I look outside and the airplane flies around a huge cliff that we just missed .... and there lies before us the "airport" of Juphal: a strip of grass with loose stones at the end ... nothing ... other than the Thuli Beri valley. But we make a safe landing and the plane stops in time. We are quite relieved because a month ago, a plane of another company not been so lucky ... Phew!  

We are met by our Sherpas, cooks and yak drivers with their yaks and donkeys. All the food for a month, the individual tents, the great "canteen tent" plus our duffel bags are being charged and a real caravan of 25 men and as many animals pulls in the direction of Tibet. It's a bit of adjusting but because after the 1,400 meters in Kathmandu, now you walk on narrow paths along steep hills, at almost 3,000 meters in altitude. But the views are breath taking and you quickly get into the rhythm.  

It is a dream come true. My inspiration, which also played a role in 2005, the National Book Award winning book by Peter Matthiessen, The Snow Leopard. Peter made a trip in the same area of Dolpo with the world famous biologist George Schaller (made famous by his first studies of gorillas, later continued by Diane Fossey) and also of the Nepalese snow leopard. They did this, however, 1973 and on a much more primitive way than we do now. But nature is still the same (thankfully) and the challenge to the various passes of 5,000meters to come as well! Because you do still walk with your own backpack for daily necessities and your camera! 

Our goal (if there is a goal for a journey of nearly 4 weeks), the village of Saldang. The village where Thinle lives, the main player of the 2000 Oscar-nominated film "Himalaya, l'Enfance d'un chef" Thinle is still an ordinary Dolpo-resident and the village head of Saldang. Eric Valli, the world-renowned photographer and filmmaker (known from Hermes and Vuitton ad campaigns), who for years lived in Nepal, explained in his film the salt expeditions of the residents of Dolpo. They transported with their yaks the salt of the highest inhabited region in the world, to the lower plains, for the annual exchange against grain of salt.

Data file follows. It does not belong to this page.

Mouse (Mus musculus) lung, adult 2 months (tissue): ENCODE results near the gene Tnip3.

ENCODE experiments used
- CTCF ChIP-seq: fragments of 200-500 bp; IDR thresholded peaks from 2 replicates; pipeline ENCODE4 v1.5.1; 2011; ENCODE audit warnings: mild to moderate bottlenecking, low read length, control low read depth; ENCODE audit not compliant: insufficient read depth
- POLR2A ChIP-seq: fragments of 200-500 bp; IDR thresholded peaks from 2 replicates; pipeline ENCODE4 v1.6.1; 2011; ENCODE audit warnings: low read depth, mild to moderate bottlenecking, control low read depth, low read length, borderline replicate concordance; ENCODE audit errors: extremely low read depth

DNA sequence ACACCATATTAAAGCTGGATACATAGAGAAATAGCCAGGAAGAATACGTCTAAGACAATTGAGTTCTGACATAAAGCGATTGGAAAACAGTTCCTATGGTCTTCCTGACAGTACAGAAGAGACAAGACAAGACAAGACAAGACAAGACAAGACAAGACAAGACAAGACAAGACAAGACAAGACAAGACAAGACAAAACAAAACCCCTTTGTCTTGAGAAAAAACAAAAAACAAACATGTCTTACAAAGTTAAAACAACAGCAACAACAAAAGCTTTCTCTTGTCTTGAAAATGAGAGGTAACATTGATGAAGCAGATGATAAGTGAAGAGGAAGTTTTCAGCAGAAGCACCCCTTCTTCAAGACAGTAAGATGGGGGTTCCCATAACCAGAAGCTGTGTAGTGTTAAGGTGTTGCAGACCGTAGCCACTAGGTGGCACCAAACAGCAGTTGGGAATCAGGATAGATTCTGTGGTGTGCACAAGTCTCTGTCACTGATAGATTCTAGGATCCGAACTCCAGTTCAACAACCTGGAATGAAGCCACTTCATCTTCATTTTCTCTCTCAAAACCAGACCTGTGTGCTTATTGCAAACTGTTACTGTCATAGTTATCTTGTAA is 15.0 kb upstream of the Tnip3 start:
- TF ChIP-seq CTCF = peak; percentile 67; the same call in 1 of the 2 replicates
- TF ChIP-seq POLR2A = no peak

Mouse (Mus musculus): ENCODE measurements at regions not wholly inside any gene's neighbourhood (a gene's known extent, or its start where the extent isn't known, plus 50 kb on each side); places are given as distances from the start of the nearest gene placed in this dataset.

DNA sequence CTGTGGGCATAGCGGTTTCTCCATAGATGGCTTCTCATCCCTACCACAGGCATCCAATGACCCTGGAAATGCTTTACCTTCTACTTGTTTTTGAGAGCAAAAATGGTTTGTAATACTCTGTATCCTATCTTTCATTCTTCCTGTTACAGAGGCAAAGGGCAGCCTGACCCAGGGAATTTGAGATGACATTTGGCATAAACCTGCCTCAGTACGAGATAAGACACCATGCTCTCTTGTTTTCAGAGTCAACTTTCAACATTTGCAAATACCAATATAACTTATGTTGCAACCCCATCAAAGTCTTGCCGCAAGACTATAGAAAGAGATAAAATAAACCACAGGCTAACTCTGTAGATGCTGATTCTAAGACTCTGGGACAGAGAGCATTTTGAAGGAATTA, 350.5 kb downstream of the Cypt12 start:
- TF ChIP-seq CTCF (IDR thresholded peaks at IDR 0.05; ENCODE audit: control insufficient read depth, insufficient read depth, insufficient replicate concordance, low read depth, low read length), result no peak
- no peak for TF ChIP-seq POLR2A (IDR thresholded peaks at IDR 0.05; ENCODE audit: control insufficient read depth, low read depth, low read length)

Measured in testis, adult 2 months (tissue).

And of course now that everything we want to see and experience ourselves. A movie is just a movie!  

Our trip in 5 days increased from 2,600 to 3,600 meters to acclimatize quietly and we arrive at the almost indescribable beauty of the village Ringmo and lake Phoksundo. A huge mountain lake 150 meters deep, surrounded by snow topped mountains and a blue color that is difficult to define. Like every evening upon arrival at our camp, our brand new Marmot tents all done, and we all enjoy in an unspoken silence the view, with the rumble in the distance of the 200-meter waterfall that rushes down from the lake. The next day is a rest day and fortunately we have the time to visit the local Gompa (temple) with its Stupas (the Buddhist structures) and the only monk who lives here in silence. If you want to meditate, so this is the place. What a beauty!